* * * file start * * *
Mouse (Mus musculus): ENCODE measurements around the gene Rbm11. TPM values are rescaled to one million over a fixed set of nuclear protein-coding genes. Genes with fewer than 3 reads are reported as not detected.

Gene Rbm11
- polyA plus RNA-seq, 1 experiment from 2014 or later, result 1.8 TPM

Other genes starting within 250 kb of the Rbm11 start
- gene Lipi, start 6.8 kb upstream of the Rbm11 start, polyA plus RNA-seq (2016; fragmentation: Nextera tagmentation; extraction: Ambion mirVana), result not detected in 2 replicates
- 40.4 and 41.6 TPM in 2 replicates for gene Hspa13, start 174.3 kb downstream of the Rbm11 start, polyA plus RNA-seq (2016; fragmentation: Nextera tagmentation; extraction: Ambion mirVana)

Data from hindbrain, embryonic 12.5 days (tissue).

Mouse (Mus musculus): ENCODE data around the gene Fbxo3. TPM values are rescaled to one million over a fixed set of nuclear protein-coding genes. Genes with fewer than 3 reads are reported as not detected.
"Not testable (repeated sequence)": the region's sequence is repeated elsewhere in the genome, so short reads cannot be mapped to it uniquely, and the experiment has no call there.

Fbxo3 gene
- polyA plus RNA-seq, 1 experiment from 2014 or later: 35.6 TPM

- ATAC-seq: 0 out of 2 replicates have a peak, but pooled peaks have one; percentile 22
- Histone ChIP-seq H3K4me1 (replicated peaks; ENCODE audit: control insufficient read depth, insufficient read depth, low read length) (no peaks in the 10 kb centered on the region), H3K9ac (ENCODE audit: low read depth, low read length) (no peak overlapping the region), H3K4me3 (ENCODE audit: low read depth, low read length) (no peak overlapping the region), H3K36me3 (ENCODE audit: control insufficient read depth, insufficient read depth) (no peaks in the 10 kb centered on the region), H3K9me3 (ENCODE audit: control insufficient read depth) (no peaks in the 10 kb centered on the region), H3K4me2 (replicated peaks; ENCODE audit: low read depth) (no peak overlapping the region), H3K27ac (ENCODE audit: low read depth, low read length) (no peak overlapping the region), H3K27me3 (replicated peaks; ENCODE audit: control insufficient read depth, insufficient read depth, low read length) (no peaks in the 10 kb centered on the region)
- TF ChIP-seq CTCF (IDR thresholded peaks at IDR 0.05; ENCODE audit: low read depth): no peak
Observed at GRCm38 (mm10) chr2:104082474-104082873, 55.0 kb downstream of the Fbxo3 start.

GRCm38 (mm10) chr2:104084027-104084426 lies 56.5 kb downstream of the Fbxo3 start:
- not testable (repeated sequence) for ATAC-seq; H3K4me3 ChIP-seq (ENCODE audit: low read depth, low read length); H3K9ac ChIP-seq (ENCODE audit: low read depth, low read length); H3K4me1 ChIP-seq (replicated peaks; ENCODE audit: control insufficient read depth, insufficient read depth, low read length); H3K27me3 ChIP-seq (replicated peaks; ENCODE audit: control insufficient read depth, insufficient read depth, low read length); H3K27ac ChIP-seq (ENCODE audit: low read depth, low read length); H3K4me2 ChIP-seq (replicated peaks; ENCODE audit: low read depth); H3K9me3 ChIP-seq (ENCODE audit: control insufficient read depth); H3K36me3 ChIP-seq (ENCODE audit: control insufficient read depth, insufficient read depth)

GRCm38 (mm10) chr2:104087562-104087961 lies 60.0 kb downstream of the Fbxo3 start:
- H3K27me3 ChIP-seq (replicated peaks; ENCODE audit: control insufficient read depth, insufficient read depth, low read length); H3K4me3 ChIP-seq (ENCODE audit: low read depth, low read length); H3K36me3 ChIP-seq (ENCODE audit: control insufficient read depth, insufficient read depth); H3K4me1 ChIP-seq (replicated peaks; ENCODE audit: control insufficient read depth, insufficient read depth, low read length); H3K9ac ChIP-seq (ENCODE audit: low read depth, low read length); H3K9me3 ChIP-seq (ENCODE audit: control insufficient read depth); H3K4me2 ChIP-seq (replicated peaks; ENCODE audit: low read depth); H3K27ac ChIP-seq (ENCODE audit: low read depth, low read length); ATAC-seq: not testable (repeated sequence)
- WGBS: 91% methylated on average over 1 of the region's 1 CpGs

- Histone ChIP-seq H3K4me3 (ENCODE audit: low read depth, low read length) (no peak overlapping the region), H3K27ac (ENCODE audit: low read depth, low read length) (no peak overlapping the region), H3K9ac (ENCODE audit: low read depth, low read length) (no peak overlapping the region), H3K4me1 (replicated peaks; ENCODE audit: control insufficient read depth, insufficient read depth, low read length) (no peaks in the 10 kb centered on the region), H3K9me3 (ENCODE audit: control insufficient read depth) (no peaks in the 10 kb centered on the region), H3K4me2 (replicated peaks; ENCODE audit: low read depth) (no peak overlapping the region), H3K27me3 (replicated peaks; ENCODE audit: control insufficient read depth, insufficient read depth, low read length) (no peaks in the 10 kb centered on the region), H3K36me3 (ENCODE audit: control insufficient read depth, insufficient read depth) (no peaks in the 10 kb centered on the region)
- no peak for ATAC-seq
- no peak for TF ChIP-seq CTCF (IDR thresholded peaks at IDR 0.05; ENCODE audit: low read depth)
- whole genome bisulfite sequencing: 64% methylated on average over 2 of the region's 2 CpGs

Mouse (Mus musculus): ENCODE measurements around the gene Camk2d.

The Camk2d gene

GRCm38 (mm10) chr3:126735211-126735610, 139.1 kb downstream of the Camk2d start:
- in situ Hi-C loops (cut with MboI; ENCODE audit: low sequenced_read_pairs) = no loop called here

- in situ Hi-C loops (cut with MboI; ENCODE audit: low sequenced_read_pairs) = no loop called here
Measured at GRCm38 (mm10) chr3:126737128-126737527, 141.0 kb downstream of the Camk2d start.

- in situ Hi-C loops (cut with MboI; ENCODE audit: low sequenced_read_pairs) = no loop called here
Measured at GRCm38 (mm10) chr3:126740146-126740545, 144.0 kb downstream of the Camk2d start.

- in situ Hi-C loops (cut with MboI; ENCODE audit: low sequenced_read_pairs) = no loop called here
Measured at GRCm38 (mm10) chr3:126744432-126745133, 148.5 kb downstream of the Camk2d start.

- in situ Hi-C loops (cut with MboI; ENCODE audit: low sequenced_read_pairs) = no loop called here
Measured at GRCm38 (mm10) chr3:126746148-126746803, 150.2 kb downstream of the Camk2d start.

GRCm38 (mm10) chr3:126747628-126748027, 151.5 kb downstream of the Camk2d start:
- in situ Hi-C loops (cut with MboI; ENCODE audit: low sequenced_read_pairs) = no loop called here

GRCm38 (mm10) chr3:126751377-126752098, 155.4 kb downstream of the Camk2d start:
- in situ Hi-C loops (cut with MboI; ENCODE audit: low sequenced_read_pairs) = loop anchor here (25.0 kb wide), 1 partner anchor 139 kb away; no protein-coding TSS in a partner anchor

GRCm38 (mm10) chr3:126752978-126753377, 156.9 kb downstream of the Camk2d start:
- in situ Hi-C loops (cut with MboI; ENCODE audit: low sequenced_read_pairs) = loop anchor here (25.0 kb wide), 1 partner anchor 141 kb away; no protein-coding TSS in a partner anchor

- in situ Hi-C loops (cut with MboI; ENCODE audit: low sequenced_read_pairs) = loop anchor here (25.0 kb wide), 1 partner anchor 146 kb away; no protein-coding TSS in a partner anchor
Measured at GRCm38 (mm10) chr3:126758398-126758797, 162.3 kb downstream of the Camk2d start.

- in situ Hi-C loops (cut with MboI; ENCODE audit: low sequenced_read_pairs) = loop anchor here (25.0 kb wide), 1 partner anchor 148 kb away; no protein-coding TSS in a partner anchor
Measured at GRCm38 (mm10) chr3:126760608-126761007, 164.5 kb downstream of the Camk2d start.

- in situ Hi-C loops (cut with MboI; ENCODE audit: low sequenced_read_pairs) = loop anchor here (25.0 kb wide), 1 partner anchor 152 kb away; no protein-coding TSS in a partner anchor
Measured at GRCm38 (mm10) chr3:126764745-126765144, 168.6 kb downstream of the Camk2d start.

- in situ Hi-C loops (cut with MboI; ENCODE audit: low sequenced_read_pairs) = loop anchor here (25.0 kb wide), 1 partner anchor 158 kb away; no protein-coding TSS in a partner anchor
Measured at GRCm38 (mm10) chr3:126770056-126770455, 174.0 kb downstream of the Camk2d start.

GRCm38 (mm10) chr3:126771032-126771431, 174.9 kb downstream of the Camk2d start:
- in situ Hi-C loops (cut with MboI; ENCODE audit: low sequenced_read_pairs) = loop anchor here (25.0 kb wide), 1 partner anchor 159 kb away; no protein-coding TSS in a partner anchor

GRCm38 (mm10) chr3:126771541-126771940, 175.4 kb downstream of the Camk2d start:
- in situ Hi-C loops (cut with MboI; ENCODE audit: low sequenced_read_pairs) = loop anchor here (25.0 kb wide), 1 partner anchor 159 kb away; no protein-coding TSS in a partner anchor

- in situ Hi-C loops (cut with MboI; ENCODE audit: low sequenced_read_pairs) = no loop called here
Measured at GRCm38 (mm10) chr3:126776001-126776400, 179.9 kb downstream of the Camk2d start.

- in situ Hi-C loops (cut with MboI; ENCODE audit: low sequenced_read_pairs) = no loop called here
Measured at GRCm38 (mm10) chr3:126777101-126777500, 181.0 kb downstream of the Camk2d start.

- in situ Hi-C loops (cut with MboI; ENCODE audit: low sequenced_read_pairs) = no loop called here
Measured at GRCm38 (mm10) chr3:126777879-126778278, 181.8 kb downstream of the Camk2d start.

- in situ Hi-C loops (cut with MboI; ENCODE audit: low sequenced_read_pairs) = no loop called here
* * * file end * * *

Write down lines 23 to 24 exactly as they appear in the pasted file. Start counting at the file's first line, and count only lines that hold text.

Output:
- no peak for TF ChIP-seq CTCF (IDR thresholded peaks at IDR 0.05; ENCODE audit: low read depth)
- whole genome bisulfite sequencing: 64% methylated on average over 2 of the region's 2 CpGs